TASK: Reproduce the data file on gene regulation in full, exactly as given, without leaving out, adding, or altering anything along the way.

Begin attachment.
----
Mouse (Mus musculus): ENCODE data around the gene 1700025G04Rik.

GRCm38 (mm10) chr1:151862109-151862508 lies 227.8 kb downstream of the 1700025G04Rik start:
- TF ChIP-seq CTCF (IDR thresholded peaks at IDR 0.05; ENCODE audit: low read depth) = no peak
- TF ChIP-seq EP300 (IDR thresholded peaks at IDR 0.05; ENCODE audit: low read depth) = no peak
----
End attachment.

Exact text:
Mouse (Mus musculus): ENCODE data around the gene 1700025G04Rik.

GRCm38 (mm10) chr1:151862109-151862508 lies 227.8 kb downstream of the 1700025G04Rik start:
- TF ChIP-seq CTCF (IDR thresholded peaks at IDR 0.05; ENCODE audit: low read depth) = no peak
- TF ChIP-seq EP300 (IDR thresholded peaks at IDR 0.05; ENCODE audit: low read depth) = no peak